The Sri Nageshvara temple of Kumbakonam is considered one of the great treasures of early Chola architecture and art; “…its architectural features and plastic embellishments endow it with a unique art-historical interest…” [11] Dr.Hoekveld-Meijer in her detailed and comprehensive analysis of the evolution of the architecture of Early Chola temples dates it to the reign of Aditya Chola around the year 886. According to her this temple belongs structurally and stylistically to what she calls the Sapta Sthana group of temples, all built between approximately the year 870 and 895 [12]. S.R.Balasubrahmanyam dates the Nageshvara to 885 [13], whereas Dr.Barrett dates it to 910 and the reign of Parantaka I [14].

Fig. 2

On the north face of the vimana of the Nageshvara temple (figure 2), above and partly behind the Brahma murti placed on the kapota of the second tala, in front of the griva or neck of the shikhara, we find within a large kudu a representation of the Dancing Shiva Nataraja (figure 3). Because the sculpture is partly hidden and also very high up on the shikhara not all the details are obvious to the eye. But the four armed figure and the raised leg can be clearly seen, as well as the presence of his consort on his (proper) left side. Also the oval prabha can be seen. From a position on the elevated cloister around the courtyard the head of the Apasmara is just visible behind the prabha of Brahma (figure 20).

As at present the upper part of the vimana is covered with lime work and paint, it could be argued the presence of this Nataraja is a modern addition. But a photo from the archives of the British Library taken in 1892 by Alexander Rea [15], where we can see the vimana in its pristine original shape, shows this small Nataraja as a sculpture that is possibly almost completely in the round and showing all the familiar iconographical features that constitute the Shiva as Nataraja. The presence of the Apasmara can be inferred from the height of the murti relative to his surroundings. The presence of the second Nataraja in this compound clearly dancing on a crouching figure makes this supposition reasonable.


Fig. 3

As far as could be established the presence of this Nataraja sculpture in this temple has so far gone completely unnoticed. For instance P.R.Srinivasan wrote in 1959 “It is astonishing to note that even here the ananda tandava form of Natesa is not in evidence” [16]. Besides this newly discovered early Nataraja sculpture this temple compound offers the student of South Indian art and architecture another treasure. One feature of this treasure has been noticed by Dr.T.V.Mahalingam [17] and reported on briefly by Dr. Barrett, but this observation has somehow slipped into oblivion.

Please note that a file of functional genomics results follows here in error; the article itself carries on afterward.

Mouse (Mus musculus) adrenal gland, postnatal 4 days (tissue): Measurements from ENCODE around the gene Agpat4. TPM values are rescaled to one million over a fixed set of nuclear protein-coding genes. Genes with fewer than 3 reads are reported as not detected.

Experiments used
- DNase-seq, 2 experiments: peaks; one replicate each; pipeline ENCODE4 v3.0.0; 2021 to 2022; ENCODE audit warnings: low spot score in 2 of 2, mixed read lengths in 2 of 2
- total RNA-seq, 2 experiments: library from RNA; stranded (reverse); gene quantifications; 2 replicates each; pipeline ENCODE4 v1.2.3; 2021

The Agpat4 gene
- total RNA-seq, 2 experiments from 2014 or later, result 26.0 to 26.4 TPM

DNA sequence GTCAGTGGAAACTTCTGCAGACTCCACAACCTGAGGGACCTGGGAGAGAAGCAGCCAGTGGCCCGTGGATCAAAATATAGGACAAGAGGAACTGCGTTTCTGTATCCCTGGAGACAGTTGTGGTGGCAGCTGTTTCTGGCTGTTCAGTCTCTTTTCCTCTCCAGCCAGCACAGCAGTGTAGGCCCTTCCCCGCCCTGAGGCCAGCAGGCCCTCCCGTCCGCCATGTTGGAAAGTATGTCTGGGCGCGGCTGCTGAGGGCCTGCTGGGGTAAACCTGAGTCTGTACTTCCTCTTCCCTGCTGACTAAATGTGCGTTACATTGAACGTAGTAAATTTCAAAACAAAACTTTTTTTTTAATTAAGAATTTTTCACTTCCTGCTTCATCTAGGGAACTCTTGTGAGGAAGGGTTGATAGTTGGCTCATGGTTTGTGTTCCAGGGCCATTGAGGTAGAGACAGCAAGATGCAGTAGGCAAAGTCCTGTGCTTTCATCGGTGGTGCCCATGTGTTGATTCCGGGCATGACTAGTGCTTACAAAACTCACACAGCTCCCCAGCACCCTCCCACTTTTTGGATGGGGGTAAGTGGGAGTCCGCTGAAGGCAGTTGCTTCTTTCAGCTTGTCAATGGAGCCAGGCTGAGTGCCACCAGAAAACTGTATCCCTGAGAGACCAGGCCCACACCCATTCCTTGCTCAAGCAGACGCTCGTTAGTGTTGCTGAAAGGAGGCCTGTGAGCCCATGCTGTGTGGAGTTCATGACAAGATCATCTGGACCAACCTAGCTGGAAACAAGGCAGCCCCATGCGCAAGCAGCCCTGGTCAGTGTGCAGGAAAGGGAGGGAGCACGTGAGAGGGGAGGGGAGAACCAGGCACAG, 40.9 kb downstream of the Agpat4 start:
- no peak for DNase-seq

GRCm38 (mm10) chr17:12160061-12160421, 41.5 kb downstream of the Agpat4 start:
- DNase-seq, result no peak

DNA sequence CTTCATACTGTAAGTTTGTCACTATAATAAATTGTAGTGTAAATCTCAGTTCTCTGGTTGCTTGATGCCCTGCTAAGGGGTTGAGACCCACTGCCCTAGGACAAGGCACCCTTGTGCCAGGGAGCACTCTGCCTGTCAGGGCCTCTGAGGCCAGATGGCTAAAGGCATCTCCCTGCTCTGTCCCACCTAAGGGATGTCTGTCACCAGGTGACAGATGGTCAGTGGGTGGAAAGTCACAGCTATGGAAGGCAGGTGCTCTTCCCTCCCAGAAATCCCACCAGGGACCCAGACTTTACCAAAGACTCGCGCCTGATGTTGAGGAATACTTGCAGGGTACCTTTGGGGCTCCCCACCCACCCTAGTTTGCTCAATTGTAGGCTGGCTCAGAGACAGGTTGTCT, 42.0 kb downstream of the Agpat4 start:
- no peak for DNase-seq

In the north-east corner of the temple courtyard we find a small shrine dedicated to Surya, the Sun (figures 4 and 5). This shrine is an ekatala building facing west, with one devakoshtha niche in each of the walls of the garbhagriha and ardhamandapa. Images of Surya are placed in the three niches of the sanctum (figure 8). A murti of Ganesha is found in the South niche of the ardhamandapa, and a figure holding a flower in his right hand and his left hand on his hip is found in the northern ardhamandapa niche. This could be Chandra, the Moon. The figure has a similar round ‘halo’ behind his head as the three Surya murtis.

Fig. 4

Dr.K.A.Nilakantha Shastri considers this shrine contemporary with the main shrine. He states “…a Surya shrine in the n.-e. corner … seem to be the only survivals of the original parivara shrines.” [18]. Dr.Barrett on his part concludes this shrine was constructed some time after the main temple [19]. He observes: “The rectangular blocks of the wall-kantha are carved with miniature reliefs, one of which shows a Nataraja in ananda-tandava on a dwarf, a feature of some interest to students of Early Cola bronzes.” [20] Having drawn our attention to this Nataraja, he does not mention it in his recapitulation of early depictions of Nataraja in his lecture in honor of Sir Mortimer Wheeler in 1976 [21] . And his observation has not had an impact on subsequent research, as far as could be established.

Although this Nataraja is small, somewhat damaged, and has been repeatedly painted over with lime, it is clearly a Dancing Shiva in the ananda tandava pose (figure 6, 7). The Lord dances on Apasmara, holds drum and fire in his upper hands, and offers protection with the abhaya hasta and release with the dola hasta pointing at his raised left foot. On his proper left side is a kneeling figure that may be performing the tala or rhythmical accompaniment with cymbals. Shiva wears the crown-like fan of konrai flowers in his hair.

This Nataraja can with good arguments also be dated to around the year 886 and the reign of the Chola Aditya I.